Back to School Week 4: Class Dismissed

Sermon Transcript


Back to school. It’s that time of year when we all do whatever we can to prepare. We hit the sales, stock up on all the supplies and make sure we are equipped for the next challenge life is about to throw at us. But are we sure we have everything we need? Maybe our backpacks are still missing something.

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Well, good morning to those who watch via the internet and the mobile app, and good morning to everyone here. Before I get started in my message, I’ve got a couple of real quick things that I want to say. First of all, can we all give my wife a huge shout out for the job she did last weekend? Come on. She did a great job, didn’t she? It was fantastic. Really a good job. And then, I also want to stop for a minute here and really give the one who should get all of the thanks, which is the Lord, a big round of applause. We broke our all-time attendance record this last weekend. We had 1,490 people here. Can we give the Lord a big hand clap?

Well, most of you all know that we’re in a series called “Back to School.” What I do at the beginning of every sermon in a series is to sort of just do a little bit of a summary because I know in every time we gather there’s usually a new face, a new visitor, or someone who’s maybe missed a week or two. I just think it’s good to bring us all back together as to what we’re doing.

What we’re doing is we’re trying to contextualize things in our series. I mean, I’m passionate about the fact that when you come to Grace, I want to make sure that you leave with something that you can walk out of here differently than when you came in. I want to equip you, as the pastor of the church, to be able to live the abundant life that God has for you. So, when we started this Back to School idea — and it was something we had talked about months before then — we thought, “You know, everybody’s going to be going back to school. How cool would it be to make a list of all the things that we could talk about, have some fun with them, and then move into a good biblical teaching on something?”

So, that’s what we’ve been doing. We talked about tests, we talked about extra credit and did a parent-teacher conference. So, this weekend, what we’re going to do is we’re going to talk about “Class Dismissed.” I don’t know if you were like me, but man, I loved it when the bell rang at the end of class every day because I was ready to get out of class. I don’t think anybody enjoyed the bell ringing any more than Chip Bennett. Now, as I got into college, graduate work, PhD and doctoral work, I ended up enjoying school. But man, when I was in high school, that bell couldn’t come fast enough. And the best part was when the bell rang for the summer because then you had all summer off. It was fantastic. But I think all of us, at some level, whether you loved school the entire time, you got straight A’s and you were the that never missed and all of that stuff — and God bless you if you were. In fact, you are the star, not the guys like me that were looking for the bell to ring. But the reality is I think all of us, at some level, can sort of relate to the fact that when that bell rang, it was like, “Yes!”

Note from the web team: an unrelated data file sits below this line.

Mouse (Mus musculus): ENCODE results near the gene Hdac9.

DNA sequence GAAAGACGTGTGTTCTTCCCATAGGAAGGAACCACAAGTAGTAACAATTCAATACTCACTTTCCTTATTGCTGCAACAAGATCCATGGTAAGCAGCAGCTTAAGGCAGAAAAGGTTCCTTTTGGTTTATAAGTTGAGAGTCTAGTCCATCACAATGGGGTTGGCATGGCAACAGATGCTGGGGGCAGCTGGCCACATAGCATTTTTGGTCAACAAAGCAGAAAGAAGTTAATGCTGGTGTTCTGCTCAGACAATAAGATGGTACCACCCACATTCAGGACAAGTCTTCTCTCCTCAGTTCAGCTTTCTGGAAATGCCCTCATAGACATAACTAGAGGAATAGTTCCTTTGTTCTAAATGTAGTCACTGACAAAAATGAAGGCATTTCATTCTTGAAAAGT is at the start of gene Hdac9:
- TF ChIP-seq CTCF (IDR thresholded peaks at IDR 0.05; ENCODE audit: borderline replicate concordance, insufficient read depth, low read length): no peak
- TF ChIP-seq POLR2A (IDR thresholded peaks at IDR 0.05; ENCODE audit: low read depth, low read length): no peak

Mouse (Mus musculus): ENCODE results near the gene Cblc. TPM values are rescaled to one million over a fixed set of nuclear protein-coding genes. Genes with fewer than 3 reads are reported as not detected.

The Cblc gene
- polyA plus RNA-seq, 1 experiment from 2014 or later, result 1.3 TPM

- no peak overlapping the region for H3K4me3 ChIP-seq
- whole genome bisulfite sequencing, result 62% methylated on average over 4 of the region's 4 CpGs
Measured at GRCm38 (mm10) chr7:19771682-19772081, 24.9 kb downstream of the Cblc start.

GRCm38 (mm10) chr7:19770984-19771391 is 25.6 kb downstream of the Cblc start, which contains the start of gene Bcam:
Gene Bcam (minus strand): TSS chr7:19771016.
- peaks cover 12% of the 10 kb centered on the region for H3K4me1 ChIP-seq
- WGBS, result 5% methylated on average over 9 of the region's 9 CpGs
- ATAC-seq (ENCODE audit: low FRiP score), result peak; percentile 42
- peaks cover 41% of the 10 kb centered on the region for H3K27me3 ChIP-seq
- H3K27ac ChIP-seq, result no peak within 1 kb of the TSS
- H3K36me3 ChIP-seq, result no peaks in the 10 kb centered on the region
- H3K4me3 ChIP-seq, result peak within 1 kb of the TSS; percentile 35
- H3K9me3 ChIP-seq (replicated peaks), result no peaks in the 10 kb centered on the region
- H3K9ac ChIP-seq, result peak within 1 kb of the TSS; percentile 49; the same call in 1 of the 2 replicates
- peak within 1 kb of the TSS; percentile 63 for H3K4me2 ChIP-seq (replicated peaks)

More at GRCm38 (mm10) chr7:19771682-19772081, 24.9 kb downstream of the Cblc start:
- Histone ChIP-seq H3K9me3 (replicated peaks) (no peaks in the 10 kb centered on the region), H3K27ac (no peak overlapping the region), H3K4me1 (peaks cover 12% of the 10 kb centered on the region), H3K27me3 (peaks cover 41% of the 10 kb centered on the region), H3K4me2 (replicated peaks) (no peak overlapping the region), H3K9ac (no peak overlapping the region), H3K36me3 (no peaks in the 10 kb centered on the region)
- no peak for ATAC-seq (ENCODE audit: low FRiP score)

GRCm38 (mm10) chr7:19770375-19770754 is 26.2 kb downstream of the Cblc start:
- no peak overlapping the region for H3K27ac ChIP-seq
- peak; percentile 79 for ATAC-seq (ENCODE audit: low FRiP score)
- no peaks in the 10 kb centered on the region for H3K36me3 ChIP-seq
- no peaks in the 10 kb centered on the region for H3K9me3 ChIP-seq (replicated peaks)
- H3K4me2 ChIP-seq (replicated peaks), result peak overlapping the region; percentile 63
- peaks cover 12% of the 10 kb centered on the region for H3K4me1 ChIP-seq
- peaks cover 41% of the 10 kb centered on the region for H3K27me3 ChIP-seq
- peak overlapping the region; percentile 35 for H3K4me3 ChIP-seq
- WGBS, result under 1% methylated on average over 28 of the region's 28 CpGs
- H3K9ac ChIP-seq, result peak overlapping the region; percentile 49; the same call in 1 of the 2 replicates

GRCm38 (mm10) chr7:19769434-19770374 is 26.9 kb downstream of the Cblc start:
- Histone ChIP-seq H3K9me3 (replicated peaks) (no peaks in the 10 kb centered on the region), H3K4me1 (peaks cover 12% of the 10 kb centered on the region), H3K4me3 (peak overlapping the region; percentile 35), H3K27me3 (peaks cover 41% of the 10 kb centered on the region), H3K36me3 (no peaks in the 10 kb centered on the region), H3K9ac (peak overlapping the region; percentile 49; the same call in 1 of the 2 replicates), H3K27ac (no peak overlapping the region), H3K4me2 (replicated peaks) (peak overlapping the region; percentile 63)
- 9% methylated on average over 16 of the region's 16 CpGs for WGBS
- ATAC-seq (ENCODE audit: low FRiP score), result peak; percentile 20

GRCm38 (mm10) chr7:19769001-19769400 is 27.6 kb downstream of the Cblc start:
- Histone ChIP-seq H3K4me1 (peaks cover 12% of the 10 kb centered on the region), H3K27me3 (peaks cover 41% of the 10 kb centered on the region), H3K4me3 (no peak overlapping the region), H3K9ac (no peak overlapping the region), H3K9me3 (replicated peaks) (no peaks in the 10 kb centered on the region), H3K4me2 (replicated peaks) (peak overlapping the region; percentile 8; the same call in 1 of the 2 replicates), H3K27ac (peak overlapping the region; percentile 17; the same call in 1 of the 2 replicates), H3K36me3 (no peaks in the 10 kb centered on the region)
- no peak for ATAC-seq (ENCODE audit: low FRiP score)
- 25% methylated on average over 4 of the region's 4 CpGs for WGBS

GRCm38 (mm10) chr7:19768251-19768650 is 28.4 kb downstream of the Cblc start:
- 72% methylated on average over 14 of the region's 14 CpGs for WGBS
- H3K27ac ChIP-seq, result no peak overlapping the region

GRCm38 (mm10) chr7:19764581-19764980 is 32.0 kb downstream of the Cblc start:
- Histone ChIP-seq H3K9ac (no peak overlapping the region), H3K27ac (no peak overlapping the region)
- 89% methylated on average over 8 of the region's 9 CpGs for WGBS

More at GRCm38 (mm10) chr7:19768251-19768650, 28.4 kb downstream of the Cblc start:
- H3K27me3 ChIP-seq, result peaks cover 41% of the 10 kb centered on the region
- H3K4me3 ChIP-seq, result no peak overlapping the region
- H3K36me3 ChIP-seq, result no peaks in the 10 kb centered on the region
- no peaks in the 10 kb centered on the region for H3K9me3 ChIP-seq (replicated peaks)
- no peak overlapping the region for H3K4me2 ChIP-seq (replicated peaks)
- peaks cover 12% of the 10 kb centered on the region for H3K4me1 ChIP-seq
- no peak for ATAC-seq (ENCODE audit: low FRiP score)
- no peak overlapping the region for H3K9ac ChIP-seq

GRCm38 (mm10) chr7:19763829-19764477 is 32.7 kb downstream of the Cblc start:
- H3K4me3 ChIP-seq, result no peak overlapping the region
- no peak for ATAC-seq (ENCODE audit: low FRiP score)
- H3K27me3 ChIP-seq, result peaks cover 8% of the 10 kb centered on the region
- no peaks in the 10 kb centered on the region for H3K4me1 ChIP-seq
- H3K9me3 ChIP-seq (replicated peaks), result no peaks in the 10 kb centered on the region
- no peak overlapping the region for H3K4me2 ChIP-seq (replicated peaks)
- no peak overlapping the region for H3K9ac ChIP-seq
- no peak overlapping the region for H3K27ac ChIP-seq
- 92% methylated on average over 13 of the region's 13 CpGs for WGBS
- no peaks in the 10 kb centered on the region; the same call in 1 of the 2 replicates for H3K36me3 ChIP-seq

There was just something inside that this is over and now we’re going to go have some fun or go do something at home or whatever it was that we were going to do. So, I think that sort of naturally segues into what I want to talk about this weekend: When the final proverbial class bell rings. When the Lord returns. I want to talk about that because I think it’s important. One of the things I think you’ll find here at Grace is that there’s nothing in Scripture that we’re unwilling to talk about. If it’s in the Bible, we want to deal with it. So, I know whenever I talk about the return of the Lord, that just becomes an issue. It just really does become an issue because so many people have ideas about the way the Lord’s going to return. I mean, maybe you got a chart at home that you open up every night and look at. You know what this it, that is and the book of Revelation and all this. God bless you if that’s you. I mean, I’m not trying to make fun of you in any way, shape or form, but some people are really into it. Some people are like, “Man, I don’t want to have anything to do with that.”

But all of us, at some level, know that when you talk about the return of the Lord, it’s one of those things that gets everybody going. It’s interesting how that is because, in our Christian faith, we sort of have what I call the close-fisted things, the things that Christianity is not Christianity without these. Now, there’s a lot of people that make things on the peripheral things that we argue about that are not what I would call salvific, but there are some close-handed things. I mean, you’ve got to believe God exists. I mean, if you don’t believe that there’s a God, why would you even follow Jesus? Why would you even want to be a Christian? Why would you even have anything to do with it?